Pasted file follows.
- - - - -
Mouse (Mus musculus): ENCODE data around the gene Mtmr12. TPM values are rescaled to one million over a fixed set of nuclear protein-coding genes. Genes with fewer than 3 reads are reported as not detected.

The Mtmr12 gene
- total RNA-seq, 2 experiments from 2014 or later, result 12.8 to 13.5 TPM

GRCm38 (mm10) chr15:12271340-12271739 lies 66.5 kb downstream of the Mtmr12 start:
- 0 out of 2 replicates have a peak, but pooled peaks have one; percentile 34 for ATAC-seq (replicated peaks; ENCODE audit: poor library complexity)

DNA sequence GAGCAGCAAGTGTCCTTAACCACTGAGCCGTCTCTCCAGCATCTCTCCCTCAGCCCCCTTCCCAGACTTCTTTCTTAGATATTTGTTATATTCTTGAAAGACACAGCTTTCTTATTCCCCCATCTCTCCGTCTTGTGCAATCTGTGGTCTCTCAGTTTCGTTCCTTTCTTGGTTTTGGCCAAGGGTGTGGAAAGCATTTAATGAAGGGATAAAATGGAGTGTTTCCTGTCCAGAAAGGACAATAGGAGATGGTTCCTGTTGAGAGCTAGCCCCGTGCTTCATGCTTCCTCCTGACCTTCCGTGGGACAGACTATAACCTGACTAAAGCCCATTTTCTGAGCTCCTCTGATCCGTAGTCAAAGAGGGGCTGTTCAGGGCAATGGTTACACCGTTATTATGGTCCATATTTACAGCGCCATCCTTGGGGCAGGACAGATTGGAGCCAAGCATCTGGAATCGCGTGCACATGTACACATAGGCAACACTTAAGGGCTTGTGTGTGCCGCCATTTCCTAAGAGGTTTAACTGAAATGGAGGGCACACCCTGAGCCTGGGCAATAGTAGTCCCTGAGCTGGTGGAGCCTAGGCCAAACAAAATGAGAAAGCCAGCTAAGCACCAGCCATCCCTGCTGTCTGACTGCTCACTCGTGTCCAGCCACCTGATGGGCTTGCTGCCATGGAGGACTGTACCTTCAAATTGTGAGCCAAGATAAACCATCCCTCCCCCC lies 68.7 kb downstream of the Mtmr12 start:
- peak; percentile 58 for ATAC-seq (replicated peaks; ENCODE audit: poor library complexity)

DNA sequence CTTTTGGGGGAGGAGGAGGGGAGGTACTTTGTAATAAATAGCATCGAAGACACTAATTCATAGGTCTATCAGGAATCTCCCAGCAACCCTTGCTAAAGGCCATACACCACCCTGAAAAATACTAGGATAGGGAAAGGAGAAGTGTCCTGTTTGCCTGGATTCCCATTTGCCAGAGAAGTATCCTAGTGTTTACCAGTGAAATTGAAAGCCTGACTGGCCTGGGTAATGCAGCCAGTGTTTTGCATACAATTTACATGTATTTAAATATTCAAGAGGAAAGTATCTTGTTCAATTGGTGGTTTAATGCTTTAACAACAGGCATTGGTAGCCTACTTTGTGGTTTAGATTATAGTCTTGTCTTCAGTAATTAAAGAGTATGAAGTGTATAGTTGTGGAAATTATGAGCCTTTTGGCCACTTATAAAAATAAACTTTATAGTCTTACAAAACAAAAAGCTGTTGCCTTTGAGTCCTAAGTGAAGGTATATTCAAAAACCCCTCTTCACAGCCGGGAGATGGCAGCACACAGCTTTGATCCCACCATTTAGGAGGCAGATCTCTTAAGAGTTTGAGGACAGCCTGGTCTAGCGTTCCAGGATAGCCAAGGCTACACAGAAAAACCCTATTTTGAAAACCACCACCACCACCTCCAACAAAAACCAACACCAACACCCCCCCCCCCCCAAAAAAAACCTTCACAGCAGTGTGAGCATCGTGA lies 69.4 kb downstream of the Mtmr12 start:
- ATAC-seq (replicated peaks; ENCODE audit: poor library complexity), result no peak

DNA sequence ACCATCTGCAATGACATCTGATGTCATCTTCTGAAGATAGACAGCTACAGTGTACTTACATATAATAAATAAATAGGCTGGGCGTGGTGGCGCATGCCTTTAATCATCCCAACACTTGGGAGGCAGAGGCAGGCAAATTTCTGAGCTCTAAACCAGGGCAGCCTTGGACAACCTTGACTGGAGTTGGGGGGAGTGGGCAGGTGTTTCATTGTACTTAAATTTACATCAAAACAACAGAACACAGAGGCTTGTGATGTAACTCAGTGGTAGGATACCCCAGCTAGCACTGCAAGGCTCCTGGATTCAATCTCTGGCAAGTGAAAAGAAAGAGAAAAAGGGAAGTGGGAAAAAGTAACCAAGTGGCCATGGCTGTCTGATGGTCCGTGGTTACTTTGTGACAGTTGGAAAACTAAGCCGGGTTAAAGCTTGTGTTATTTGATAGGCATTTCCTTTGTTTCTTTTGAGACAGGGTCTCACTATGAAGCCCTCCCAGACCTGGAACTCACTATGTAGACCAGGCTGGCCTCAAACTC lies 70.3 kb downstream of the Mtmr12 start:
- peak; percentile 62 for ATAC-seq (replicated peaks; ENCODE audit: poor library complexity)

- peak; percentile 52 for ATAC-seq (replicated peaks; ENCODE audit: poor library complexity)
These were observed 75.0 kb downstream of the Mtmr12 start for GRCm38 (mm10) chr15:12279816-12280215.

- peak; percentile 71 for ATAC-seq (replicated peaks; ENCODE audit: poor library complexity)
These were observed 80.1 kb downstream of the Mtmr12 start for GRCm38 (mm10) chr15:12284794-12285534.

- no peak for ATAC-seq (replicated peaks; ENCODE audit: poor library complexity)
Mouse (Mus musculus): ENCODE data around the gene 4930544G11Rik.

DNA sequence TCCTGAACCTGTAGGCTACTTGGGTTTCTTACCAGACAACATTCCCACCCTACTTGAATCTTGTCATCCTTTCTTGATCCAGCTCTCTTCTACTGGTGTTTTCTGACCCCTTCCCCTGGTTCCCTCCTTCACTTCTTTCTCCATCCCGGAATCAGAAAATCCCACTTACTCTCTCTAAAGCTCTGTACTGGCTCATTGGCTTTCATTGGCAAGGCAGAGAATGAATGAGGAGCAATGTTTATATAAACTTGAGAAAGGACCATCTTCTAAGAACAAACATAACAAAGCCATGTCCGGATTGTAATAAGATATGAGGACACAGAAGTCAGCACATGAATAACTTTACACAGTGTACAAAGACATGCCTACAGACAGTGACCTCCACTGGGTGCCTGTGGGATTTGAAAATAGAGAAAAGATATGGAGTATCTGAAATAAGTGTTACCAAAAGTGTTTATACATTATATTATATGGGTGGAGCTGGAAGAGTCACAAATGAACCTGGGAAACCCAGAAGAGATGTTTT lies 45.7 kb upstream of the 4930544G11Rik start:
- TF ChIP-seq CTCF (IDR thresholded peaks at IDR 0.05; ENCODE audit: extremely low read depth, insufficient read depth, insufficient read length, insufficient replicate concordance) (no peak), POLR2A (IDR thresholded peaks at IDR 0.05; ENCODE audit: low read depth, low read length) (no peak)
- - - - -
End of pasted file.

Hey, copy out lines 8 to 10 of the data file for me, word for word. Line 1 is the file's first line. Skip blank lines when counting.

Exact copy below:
DNA sequence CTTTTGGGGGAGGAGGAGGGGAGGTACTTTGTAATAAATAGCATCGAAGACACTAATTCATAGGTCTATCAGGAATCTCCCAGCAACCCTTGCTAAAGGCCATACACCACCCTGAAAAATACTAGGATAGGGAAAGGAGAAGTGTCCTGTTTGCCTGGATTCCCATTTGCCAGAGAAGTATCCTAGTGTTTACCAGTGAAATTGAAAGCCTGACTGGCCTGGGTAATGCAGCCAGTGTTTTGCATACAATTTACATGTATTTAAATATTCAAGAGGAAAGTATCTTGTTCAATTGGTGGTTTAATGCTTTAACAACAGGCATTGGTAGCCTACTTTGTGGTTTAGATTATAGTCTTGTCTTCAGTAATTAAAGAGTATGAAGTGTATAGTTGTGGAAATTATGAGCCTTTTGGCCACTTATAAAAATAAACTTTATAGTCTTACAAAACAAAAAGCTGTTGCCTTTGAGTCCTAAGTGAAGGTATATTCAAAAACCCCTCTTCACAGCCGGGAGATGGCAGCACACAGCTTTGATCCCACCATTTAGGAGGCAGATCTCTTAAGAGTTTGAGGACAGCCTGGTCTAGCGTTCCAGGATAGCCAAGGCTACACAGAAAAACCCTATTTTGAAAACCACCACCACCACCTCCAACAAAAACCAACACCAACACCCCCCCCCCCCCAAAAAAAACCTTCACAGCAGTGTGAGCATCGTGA lies 69.4 kb downstream of the Mtmr12 start:
- ATAC-seq (replicated peaks; ENCODE audit: poor library complexity), result no peak

DNA sequence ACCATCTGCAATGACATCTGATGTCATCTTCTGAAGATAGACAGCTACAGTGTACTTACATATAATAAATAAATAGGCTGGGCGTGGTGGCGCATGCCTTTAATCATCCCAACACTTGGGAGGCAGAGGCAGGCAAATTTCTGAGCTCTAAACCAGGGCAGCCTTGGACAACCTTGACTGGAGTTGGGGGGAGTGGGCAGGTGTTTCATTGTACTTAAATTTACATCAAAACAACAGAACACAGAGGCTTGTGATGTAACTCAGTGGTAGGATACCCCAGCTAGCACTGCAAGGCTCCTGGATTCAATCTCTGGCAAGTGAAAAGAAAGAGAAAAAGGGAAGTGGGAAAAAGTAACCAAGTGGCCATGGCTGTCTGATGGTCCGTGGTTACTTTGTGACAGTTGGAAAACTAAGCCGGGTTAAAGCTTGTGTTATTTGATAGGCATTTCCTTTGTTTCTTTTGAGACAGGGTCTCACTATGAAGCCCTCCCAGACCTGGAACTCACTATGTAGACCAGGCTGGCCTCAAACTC lies 70.3 kb downstream of the Mtmr12 start: